October 11, 2019 by John Fernandez
Inflammatory Foods May Increase Colon Cancer Risk
We have known for years that healthy, high-fiber foods — especially those with anti-inflammatory properties — can promote wellness and reduce your colon cancer risk.
But now we know that processed foods that cause inflammation in the body can increase your colon cancer risk. This means that eliminating foods that are bad for you is just as important as adding foods that are good for you, says Cathy Clark-Reyes, a registered dietitian and certified diabetes educator with Baptist Health Primary Care.
Released just in time for National Colorectal Cancer Awareness Month, combined data from two studies revealed that people whose diets consisted of high levels of inflammatory foods were 37 percent more likely to develop colon cancer and 70 percent more likely to develop rectal cancer, compared with people who had the lowest inflammation diet score. This is not the first time that chronic inflammation has been linked to cancer. It also has been associated with diabetes, lung health, bone health, depression and heart disease.
Inflammation is a protective response in your body. However, chronic inflammation due to a poor diet or extreme stress is not healthy. These studies linked cancer-related inflammation to foods such as processed meats, grain-fed red meat, refined flour and sugary foods and drinks. On the other hand, researchers found that green leafy vegetables, dark yellow vegetables, fruits and healthy fats have an anti-inflammatory effect.
“This is consistent with what we have been recommending for a healthy diet,” said Ms. Clark-Reyes. “You should avoid highly processed, greasy and sugary foods and eat more high-fiber foods such as fruits, vegetables and whole grains. A diet high in fiber also keeps things moving, which helps keep the colon healthy.”
To reduce your risk of colorectal cancer — one of the most commonly diagnosed cancers in the U.S., experts recommend avoiding foods high in:
- Refined starches, such as packaged cookies and crackers.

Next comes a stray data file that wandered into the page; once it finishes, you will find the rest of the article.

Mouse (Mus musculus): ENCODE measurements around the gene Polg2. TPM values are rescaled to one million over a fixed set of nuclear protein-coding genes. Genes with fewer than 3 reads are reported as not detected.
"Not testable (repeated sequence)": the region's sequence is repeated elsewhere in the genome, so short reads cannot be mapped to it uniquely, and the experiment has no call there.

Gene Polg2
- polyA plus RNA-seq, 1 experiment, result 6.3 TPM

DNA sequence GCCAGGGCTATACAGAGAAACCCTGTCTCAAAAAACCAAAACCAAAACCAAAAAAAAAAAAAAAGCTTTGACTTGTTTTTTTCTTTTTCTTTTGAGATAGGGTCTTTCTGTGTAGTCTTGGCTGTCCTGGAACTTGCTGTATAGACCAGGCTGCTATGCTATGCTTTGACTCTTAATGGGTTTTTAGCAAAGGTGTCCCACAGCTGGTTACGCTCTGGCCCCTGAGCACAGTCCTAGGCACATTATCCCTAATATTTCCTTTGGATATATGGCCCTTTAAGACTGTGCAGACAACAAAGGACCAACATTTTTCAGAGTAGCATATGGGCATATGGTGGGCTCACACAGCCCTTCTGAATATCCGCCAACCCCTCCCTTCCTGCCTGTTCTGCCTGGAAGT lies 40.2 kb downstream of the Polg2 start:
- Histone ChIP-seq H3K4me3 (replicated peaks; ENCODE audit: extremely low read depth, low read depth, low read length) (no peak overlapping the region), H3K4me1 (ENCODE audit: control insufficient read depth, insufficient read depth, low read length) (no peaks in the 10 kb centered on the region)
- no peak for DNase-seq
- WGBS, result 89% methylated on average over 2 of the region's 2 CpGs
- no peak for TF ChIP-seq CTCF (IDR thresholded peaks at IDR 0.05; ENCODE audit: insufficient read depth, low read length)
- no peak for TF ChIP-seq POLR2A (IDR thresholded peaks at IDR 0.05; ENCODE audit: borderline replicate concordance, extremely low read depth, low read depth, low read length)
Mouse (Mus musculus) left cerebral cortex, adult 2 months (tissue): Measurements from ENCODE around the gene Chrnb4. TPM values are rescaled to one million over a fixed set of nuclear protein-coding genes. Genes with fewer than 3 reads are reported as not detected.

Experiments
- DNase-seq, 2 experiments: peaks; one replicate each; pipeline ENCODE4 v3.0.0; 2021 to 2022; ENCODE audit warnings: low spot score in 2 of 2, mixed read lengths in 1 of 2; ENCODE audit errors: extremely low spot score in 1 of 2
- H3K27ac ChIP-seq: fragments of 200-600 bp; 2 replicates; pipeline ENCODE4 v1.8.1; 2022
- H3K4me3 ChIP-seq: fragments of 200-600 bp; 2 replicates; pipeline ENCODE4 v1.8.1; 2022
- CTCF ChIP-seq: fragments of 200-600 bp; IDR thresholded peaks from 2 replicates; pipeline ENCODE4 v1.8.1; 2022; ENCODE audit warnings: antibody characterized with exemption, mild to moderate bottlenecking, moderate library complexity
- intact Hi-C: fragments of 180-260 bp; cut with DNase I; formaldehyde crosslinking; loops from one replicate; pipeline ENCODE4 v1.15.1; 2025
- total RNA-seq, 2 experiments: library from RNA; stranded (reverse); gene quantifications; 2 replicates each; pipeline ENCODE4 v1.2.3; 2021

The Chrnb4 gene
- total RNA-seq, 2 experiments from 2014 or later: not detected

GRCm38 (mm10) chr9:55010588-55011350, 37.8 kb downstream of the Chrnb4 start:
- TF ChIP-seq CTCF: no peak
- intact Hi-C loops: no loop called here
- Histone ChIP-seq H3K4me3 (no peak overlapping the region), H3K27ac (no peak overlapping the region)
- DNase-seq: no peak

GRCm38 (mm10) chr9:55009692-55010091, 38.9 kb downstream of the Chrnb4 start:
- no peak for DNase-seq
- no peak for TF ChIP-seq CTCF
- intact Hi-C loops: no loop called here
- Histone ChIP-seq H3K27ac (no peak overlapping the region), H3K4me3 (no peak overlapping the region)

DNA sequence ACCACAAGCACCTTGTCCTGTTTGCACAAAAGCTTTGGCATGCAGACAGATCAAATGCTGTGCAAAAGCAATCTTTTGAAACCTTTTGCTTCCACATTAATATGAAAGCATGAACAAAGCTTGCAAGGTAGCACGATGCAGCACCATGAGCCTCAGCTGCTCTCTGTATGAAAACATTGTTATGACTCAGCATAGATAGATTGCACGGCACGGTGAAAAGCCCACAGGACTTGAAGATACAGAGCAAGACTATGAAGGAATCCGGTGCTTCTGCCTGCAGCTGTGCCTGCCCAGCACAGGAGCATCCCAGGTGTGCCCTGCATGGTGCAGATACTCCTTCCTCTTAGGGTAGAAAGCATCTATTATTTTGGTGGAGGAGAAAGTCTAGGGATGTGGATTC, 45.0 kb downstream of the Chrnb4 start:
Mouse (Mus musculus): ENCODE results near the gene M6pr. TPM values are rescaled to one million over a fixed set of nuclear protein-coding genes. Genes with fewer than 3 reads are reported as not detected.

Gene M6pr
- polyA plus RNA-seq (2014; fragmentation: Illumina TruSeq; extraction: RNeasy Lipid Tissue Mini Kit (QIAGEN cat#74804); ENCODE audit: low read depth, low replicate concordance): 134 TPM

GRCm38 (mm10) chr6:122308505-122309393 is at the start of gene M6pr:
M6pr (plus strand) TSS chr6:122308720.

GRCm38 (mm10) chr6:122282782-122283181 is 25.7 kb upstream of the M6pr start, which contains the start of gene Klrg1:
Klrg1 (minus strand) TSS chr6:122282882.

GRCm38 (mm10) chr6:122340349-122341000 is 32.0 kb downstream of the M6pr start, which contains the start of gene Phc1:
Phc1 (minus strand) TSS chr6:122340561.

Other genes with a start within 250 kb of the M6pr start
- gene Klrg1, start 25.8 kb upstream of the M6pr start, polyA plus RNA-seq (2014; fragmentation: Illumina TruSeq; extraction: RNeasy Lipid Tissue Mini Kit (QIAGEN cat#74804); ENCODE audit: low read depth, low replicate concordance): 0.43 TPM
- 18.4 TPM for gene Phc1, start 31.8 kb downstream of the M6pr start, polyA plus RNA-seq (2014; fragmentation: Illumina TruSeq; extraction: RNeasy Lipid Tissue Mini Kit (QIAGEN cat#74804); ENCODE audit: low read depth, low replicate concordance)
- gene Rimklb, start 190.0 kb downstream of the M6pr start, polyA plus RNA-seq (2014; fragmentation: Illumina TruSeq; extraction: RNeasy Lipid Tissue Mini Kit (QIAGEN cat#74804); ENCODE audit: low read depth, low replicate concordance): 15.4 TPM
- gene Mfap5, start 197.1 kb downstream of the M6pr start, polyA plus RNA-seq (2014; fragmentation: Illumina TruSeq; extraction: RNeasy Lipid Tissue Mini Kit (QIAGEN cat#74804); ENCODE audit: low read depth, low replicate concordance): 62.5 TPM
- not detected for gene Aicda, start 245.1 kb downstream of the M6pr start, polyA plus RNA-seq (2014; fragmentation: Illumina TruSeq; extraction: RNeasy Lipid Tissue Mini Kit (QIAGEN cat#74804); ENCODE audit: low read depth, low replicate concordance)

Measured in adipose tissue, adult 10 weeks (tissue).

- Added sugar, such as that in sodas and sweet drinks.
- Saturated fats, including processed meats like hot dogs; whole milk and cheese; and fried foods.
- Trans fats, including margarine and coffee creamers.
“Processed foods are energy dense, meaning they provide many calories with little value to your body; while whole foods are nutrient dense, meaning they provide nutrients for your body such as fiber, vitamins and minerals with low added sugar and fat,” Ms. Clark-Reyes explained. “Watch out for glorified healthy foods, such as veggie sticks. Since these are processed, they lose much of their nutritional value. It’s better to eat the real veggies.”
By definition, whole foods are foods with one ingredient, such as watermelon, cauliflower and salmon. Ms. Clark-Reyes and other experts recommend including these anti-inflammatory foods in your diet:
- Vitamin K-rich leafy greens, like spinach, kale, broccoli, Brussels sprouts and cabbage.
- Fresh fruits that are rich in color, like cherries, raspberries and blackberries.
- Plant-based proteins, such as beans and unsalted nuts.
- Whole unrefined grains, including oatmeal, brown rice and quinoa.
- Fish high in omega-3 fatty acids, such as salmon, tuna and sardines.
- Other foods high in omega-3 fatty acids (healthy fats), like avocado, olive oil and canola oil.
- Herbs and spices that are high in antioxidants, such as turmeric and garlic.
Simple, clean eating recipes made with whole, unprocessed foods are easy to find online, Ms. Clark-Reyes says. She also offers a clever kitchen tip: Freeze chopped herbs in an ice cube tray with a bit of olive oil or water, and then add the frozen herb blocks during your meal prep to add healthy flavor.